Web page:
Siracusa’s Pizzeria brings Central New York flavor, Orange atmosphere to Atlanta
ATLANTA — In Siracusa’s New York Style Pizzeria, a commemorative Sports Illustrated magazine cover featuring Carmelo Anthony hangs under a television in the corner of the restaurant. A giant NCAA Tournament bracket — with Syracuse’s progress handwritten in marker and highlighted in orange — is next to the door. And New York state, with a dot marking Syracuse on the map, is in the restaurant’s logo instead of the island of Sicily.
Everything points to Siracusa’s being somewhere in Syracuse, N.Y. But it’s nearly 1,000 miles away — about 20 minutes northwest of Atlanta in the city of Smyrna, Ga.
“When you’re from Syracuse, you truly bleed orange,” Siracusa’s owner and operator Dave Cappotto said. “It’s always home to us — there’s a lot of affection for it.”
Cappotto owns Siracusa’s with his lifelong friend Mark Heffron. The two have been friends since kindergarten, he said, and started working with one another when they were 16 years old at the Wegmans in Syracuse. They bought the pizzeria in 2011, Cappotto said, trying to build a “true little neighborhood place” and bring a bit of community to Atlanta — a city he said is fragmented.
The restaurant isn’t completely Orange themed. The pizzeria’s name is spelled the Sicilian way — Cappotto himself is Sicilian — but there are a few more hints the restaurant pays homage to Syracuse than the name and a few decorations.
The menu’s deluxe pizza is called “The Cuse,” which Cappotto said some of his customers unknowingly mispronounce, and the restaurant’s wings are called “Syracuse Wings.”
Customers are a mix of regulars, some of whom have a Syracuse connection, he said. They’ve either grown up in Syracuse or the surrounding area, or they went to Syracuse University.
But Cappotto didn’t attend SU. He went to St. John Fisher College in Rochester, N.Y. He moved out of Syracuse 20 years ago, spending 10 years in South Florida before moving to Atlanta in 2003.
Standing next to him in a blue SU sweatshirt, Cappotto’s son, Dylan, 8, boasted about going to his first SU basketball game at six months old. He knows the names of every player on the basketball team. Dylan then said he wants to go to SU, only to be told by his father he needs to win a scholarship.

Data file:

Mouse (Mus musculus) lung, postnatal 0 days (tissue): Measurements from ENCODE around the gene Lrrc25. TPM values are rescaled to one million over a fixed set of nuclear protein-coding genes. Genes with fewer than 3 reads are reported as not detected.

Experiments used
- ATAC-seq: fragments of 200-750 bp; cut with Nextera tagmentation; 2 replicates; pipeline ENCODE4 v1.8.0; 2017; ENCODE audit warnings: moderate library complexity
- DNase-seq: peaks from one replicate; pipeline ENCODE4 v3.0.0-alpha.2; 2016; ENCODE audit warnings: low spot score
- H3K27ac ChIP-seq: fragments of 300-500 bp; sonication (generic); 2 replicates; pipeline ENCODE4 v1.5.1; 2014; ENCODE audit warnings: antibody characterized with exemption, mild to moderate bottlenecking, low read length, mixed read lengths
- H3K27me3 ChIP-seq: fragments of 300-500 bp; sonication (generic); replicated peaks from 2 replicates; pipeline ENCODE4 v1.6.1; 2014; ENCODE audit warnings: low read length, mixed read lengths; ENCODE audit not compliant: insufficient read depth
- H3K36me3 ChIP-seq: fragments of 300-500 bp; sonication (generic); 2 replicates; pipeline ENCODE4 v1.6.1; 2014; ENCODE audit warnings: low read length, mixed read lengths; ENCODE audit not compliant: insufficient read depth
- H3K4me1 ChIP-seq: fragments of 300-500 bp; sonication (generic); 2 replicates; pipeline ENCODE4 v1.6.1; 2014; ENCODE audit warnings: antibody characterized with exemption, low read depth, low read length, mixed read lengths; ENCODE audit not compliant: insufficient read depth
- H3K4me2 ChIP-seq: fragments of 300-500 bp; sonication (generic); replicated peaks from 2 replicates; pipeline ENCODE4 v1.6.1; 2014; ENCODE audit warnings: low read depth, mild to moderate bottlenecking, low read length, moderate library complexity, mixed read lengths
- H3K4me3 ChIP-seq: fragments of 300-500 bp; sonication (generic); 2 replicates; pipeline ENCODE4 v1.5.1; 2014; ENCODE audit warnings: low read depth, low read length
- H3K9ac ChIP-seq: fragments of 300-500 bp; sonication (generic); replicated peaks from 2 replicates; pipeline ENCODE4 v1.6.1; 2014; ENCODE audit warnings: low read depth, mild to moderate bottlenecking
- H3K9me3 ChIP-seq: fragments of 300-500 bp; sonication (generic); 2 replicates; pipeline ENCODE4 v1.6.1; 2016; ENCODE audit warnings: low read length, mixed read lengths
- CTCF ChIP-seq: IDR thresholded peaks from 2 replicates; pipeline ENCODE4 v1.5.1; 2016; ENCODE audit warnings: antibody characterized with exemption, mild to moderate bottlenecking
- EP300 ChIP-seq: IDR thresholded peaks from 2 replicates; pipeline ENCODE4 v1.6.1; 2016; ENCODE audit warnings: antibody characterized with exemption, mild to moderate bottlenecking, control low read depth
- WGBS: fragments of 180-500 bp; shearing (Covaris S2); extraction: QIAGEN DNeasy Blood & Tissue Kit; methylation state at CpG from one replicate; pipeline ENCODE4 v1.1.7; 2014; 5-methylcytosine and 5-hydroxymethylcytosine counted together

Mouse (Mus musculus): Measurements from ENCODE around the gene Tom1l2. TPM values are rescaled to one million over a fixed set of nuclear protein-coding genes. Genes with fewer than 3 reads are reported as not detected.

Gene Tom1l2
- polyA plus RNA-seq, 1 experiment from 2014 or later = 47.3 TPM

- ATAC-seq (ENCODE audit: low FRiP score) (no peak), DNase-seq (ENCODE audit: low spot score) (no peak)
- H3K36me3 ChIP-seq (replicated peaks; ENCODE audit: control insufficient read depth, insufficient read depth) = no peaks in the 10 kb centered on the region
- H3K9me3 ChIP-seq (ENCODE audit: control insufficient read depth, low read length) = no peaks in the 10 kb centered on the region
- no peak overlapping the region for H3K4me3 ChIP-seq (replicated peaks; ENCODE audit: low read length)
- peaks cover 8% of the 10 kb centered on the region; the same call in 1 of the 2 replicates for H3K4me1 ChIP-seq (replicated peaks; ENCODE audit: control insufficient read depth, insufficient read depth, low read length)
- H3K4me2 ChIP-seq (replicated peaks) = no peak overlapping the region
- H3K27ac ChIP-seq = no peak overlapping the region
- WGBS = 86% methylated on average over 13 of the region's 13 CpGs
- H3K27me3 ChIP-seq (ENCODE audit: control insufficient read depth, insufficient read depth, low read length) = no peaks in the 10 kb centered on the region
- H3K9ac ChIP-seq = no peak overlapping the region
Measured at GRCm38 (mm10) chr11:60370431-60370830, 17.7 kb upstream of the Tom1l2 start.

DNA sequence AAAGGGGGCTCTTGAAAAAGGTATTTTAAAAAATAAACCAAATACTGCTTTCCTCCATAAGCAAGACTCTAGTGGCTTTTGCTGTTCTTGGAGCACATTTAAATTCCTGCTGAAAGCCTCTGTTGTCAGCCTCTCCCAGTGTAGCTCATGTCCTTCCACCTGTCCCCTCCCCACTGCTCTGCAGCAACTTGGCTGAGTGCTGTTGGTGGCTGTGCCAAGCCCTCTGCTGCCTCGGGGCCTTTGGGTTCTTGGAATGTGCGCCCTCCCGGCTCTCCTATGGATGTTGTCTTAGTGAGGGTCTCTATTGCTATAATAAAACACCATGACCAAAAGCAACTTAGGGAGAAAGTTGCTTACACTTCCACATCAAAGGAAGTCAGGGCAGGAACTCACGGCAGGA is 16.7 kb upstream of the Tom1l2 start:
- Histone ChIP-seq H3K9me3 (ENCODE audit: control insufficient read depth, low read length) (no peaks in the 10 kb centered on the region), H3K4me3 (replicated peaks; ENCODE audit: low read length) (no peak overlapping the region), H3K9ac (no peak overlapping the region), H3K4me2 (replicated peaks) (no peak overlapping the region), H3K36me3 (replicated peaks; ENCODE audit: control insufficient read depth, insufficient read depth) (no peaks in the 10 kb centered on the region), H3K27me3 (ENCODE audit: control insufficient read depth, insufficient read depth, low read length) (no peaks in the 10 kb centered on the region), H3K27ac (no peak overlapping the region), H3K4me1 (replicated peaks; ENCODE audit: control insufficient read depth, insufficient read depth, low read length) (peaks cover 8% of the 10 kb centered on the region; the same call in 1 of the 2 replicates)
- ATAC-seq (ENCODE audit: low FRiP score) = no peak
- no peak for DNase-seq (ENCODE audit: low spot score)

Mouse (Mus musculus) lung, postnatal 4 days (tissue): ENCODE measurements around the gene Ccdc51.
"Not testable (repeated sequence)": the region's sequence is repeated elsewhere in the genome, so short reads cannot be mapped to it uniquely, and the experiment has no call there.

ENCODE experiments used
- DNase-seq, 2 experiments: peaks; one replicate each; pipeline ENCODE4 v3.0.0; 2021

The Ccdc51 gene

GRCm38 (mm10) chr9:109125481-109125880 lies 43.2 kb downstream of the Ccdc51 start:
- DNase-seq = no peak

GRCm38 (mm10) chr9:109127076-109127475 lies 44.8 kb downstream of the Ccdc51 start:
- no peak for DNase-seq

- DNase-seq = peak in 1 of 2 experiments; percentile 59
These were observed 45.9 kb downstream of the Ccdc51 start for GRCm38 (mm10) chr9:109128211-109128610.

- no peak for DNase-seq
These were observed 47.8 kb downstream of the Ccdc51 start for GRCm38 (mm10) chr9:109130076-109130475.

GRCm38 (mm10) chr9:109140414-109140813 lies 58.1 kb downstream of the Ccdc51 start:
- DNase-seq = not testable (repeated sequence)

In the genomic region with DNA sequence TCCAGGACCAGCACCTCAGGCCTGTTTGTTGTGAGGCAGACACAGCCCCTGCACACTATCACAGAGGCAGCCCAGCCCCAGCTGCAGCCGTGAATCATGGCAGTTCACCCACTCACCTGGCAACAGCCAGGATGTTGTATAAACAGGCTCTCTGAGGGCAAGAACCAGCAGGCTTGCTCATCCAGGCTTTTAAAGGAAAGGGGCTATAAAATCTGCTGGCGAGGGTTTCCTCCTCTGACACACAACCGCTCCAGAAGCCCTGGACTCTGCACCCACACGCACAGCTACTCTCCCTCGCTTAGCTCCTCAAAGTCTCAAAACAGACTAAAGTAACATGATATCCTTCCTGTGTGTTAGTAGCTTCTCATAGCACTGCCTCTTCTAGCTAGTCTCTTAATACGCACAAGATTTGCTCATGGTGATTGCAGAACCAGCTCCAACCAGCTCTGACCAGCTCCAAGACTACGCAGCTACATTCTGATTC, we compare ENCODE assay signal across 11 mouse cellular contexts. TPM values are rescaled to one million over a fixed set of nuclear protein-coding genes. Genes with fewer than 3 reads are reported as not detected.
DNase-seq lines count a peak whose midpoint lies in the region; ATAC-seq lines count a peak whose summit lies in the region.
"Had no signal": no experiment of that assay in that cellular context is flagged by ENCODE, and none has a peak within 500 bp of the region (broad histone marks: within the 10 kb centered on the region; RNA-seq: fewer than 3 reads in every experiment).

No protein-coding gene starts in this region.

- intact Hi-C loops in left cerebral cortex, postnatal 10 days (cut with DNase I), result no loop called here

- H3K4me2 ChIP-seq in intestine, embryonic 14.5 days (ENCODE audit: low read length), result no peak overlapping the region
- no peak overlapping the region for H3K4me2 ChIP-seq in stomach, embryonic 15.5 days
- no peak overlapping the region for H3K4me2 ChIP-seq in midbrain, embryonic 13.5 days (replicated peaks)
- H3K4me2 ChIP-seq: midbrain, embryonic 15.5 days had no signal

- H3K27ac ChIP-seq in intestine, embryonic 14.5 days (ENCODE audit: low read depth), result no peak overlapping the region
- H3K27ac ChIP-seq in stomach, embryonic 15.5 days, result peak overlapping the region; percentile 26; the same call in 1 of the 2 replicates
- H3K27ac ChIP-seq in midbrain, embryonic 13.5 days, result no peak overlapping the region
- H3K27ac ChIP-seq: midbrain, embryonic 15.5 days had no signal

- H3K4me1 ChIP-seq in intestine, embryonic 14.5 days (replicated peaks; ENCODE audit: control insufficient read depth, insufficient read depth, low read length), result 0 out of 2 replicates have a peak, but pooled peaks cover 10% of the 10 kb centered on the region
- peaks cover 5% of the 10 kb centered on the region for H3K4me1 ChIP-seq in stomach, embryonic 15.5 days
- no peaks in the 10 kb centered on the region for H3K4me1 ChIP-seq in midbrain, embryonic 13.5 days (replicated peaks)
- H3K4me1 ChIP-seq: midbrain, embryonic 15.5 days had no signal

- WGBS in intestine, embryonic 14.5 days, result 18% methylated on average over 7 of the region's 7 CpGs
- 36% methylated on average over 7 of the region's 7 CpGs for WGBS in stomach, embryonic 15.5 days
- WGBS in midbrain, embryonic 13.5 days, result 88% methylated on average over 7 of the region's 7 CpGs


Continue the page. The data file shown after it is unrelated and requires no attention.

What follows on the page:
“I’m really good at basketball,” Dylan said.
“Not at Syracuse,” Cappotto said. “Maybe you could play for Michigan, but you couldn’t play for a team like Syracuse.”
The Orange plays Michigan on Saturday in its national semifinal matchup.
Siracusa’s isn’t planning to hold any special events for the Orange’s Final Four matchup, Cappotto said, but he has about 20 friends coming into Atlanta from all over the country.
They’re renting a 32-passenger bus and plan to tailgate before going down to the Georgia Dome in the afternoon, Cappotto said.
“We’re hoping we’re going to do something similar Monday, too,” he said, referring to when the NCAA Tournament championship game will be played. “Hopefully, Syracuse will cooperate.”
He said he feels good about the Orange’s chances, especially after the 2003 national championship. Cappotto said he couldn’t imagine Syracuse winning it all before, but now feels more confident about the team.
In terms of business, he said Siracusa’s might see some increase in interest, at least in the short-term.
But that doesn’t seem like what he’s thinking about the most.
“If we get some more business out of it — great,” Cappotto said. “We really just want Syracuse to win, and we’re just psyched that it’s here in our town.”
Published on April 5, 2013 at 2:01 am